14 September 81 - 18 September 96



Musées du Capitole, Rome

The beginning of Domitian's reign, A. D. 81, was universally acceptable to the people, as he was equally remarkable for his clemency, liberality, and justice. But he soon displayed the natural deformity of his mind.

Instead of cultivating literature, as his father and brother had done, he addicted himself wholly to meaner pursuits, particularly, archery and gaming. He was so very expert an archer, that he would frequently cause one of his slaves to stand at a great distance, with his hands spread as a mark, and would shoot his arrows with such exactness as to stick them all between his fingers. He instituted three sorts of contests to be observed every five years; in music, horsemanship, and wrestling; but he banished all philosophers and mathematicians from Rome.

No emperor before him entertained the people with such various and expensive shows. During these diversions he distributed great rewards, sitting as president himself, adorned with a purple robe and crown, with the priests of Jupiter, and the college of Flavian priests about him. The meanness of his occupations in solitude formed a contrast to his public ostentation. He usually spent his hours of retirement in catching flies, and sticking them through with a bodkin; so that one of his servants being asked if the emperor was alone, answered, that he had not so much as a fly to bear him company. His vices every day increased.

His ungrateful treatment of Agricola seemed the first symptom of his natural malevolence; always fond of a military reputation, and jealous of it in others. Domitian had marched sometime before into Gaul, upon a pretended expedition against the Catti, a people of Germany, and without ever seeing the enemy, resolved to have the honor of a triumph upon his return to Rome. He purchased a number of slaves, whom he dressed in German hahits, and at the head of this military procession, entered the city, amidst the apparent acclamations and concealed contempt of all his subjects.

The successes of Agricola in Britain affected him with envy. This admirable general pursued the advantages which he had already obtained. He subdued the Caledonians, and overcame Galgacus, the British chief, at the head of 30000 men; and sending out a fleet to scour the coast, first discovered Great Britain to be an island. He likewise discovered and subdued the Orkneys, and reduced the whole into a civilized province of the Roman empire.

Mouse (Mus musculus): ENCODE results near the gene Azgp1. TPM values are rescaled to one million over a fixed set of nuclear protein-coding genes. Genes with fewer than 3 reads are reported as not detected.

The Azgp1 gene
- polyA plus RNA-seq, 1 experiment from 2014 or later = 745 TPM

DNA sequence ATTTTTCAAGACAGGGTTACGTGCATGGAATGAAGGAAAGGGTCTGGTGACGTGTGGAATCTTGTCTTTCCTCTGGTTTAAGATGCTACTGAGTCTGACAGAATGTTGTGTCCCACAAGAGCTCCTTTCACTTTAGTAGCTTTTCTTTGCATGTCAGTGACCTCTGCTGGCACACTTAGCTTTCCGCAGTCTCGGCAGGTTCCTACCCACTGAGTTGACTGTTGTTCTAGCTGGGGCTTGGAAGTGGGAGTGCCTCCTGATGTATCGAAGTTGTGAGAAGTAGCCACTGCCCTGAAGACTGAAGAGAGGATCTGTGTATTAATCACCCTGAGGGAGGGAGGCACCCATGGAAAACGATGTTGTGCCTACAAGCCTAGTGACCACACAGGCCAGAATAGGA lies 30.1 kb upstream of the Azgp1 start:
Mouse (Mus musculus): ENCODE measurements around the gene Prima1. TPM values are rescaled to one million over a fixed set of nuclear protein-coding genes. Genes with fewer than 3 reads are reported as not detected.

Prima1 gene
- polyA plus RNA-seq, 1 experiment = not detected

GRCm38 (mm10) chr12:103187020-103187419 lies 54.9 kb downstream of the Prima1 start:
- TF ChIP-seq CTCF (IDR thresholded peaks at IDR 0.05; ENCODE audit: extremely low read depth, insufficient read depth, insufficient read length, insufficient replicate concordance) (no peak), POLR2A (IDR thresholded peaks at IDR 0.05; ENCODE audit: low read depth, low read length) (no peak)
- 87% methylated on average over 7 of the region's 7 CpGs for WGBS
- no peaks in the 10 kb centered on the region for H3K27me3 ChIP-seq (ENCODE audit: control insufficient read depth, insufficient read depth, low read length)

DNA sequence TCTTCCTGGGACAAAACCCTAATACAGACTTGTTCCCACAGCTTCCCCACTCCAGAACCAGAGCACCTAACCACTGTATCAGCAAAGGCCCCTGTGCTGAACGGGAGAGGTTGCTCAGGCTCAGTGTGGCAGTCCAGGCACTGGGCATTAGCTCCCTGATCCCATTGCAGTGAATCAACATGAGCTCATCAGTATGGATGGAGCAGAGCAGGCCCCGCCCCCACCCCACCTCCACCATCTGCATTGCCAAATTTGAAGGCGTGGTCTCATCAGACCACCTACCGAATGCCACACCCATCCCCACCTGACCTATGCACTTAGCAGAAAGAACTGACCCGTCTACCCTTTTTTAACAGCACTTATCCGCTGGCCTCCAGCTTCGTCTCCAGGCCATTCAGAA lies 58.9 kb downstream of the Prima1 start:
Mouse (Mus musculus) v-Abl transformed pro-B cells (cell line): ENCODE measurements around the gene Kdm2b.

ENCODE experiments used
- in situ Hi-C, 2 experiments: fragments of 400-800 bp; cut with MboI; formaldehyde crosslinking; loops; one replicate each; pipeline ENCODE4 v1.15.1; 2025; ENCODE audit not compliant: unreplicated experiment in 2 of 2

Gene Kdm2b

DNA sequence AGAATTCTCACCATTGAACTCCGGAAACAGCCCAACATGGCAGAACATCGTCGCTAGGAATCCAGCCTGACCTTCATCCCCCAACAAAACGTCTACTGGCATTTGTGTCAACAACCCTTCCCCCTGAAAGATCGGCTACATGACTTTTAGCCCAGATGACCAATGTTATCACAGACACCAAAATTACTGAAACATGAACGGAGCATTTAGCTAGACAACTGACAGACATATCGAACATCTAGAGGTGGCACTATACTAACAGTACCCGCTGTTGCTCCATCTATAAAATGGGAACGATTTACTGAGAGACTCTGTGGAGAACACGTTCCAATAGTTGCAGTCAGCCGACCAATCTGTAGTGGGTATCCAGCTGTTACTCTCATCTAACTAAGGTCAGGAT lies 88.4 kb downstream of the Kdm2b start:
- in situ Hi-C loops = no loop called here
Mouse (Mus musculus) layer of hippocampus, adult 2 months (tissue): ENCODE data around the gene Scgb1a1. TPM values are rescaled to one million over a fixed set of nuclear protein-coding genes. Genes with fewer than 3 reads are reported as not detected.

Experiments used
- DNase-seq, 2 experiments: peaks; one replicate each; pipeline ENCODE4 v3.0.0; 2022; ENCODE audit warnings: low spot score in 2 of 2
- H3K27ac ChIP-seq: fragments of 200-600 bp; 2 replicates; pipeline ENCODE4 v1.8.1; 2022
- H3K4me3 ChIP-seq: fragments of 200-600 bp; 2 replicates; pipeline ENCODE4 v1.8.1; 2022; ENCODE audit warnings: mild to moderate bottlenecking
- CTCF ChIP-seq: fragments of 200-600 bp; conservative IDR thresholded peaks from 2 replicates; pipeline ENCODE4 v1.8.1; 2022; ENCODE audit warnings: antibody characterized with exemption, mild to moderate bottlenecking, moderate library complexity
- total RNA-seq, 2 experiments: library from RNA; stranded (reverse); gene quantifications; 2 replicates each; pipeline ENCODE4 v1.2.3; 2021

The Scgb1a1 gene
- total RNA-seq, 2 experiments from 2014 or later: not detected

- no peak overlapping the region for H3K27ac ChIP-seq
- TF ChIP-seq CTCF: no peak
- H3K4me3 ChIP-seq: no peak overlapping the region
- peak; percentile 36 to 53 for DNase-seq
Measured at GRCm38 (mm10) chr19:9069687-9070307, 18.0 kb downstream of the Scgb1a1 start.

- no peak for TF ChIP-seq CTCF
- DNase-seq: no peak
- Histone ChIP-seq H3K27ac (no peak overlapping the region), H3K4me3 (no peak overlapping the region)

When the account of these successes was brought to Domitian, he received it with uneasiness. He thought Agricola's rising reputation a reproach upon his own inactivity. He ordered him external marks of approbation, but at the same time removed him from his command, under a pretence of appointing him to the government of Syria.

Agricola surrendered up his province to Salustius Lucullus, but soon found that Syria was otherwise disposed of. Upon his return to Rome by night, he was coolly received by the emperor; and dying soon after in retirement, it was supposed his end was hastened by Domitian's direction.

Domitian soon found the want of so experienced a commander in the many irruptions of the barbarous nations that surrounded the empire. The Sarmatians in Europe, joined with those of Asia, made a formidable invasion, at once destroying a whole legion and a general of the Romans.

The Dacians, under the conduct of Decebalus their king, made an irruption, and overthrew the Romans in several engagements. At last the barbarians were repelled, by the assistance of money. But in whatever manner the enemy might have been repelled, Domitian was resolved not to lose the honors of a triumph. He returned in great splendor to Rome; and resolved to take the surname of Germanicus, for his conquests over a people with whom he never contended.

In proportion as the ridicule increased against him, his pride seemed every day to demand greater homage. He would permit his statues to be made only of gold and silver; he assumed to himself divine honors, and ordered that all men should treat him with the same appellations which they gave to the Divinity. His cruelty was not behind his arrogance; he caused numbers of the most illustrious senators, and others, to be put to death upon the most trifling pretences.